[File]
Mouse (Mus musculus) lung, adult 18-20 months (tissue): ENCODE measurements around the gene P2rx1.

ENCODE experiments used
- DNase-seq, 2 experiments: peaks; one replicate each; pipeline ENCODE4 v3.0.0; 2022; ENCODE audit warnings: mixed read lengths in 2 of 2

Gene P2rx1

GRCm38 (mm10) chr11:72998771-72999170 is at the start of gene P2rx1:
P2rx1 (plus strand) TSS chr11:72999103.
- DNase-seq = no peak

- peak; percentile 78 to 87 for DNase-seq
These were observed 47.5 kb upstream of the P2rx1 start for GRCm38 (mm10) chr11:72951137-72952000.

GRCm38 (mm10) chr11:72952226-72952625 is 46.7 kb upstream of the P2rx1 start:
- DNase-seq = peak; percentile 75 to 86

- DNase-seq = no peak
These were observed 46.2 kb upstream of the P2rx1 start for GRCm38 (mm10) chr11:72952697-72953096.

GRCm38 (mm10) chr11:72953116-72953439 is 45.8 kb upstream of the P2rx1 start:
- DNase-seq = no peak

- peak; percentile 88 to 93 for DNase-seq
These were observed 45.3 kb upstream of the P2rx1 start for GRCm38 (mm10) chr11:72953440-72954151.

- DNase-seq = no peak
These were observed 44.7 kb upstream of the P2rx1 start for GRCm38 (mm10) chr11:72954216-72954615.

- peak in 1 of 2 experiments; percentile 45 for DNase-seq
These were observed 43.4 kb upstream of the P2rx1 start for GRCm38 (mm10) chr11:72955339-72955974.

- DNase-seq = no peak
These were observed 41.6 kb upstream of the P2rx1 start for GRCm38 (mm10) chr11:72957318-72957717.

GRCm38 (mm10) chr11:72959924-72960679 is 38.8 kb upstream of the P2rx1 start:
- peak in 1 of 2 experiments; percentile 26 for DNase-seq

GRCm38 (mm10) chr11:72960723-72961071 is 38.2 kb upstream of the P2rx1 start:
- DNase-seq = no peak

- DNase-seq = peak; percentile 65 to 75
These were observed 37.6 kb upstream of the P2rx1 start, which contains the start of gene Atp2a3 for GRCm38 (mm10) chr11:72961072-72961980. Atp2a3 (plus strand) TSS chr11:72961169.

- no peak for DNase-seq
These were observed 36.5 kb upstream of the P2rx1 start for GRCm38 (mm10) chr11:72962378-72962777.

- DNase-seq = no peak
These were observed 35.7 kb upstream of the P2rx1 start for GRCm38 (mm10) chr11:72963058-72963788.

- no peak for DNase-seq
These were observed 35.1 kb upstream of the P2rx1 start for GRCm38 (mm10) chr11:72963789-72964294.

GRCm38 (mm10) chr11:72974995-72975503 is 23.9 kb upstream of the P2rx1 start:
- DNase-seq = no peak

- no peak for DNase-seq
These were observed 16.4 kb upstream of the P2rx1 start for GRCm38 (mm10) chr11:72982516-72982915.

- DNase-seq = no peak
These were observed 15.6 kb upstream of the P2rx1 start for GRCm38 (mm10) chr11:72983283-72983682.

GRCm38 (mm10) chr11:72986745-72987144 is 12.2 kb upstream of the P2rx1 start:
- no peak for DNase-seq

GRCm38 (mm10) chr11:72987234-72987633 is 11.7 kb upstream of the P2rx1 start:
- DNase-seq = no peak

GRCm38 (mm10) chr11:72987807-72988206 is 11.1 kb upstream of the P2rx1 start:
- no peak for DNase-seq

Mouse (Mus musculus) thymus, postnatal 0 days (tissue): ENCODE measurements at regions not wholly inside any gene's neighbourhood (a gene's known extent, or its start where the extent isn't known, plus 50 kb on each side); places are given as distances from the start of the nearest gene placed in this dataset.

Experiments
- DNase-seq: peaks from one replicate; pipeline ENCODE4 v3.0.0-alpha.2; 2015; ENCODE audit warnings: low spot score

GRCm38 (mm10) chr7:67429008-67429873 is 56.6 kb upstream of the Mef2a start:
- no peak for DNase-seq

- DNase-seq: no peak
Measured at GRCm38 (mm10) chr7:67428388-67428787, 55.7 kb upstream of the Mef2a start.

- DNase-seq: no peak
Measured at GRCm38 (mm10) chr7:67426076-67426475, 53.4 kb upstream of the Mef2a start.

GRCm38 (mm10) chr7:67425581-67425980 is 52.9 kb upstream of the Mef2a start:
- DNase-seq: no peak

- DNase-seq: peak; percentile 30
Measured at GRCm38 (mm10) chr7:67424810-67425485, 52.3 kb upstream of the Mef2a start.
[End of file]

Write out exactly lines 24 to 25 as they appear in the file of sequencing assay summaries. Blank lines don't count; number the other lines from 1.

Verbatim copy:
GRCm38 (mm10) chr11:72959924-72960679 is 38.8 kb upstream of the P2rx1 start:
- peak in 1 of 2 experiments; percentile 26 for DNase-seq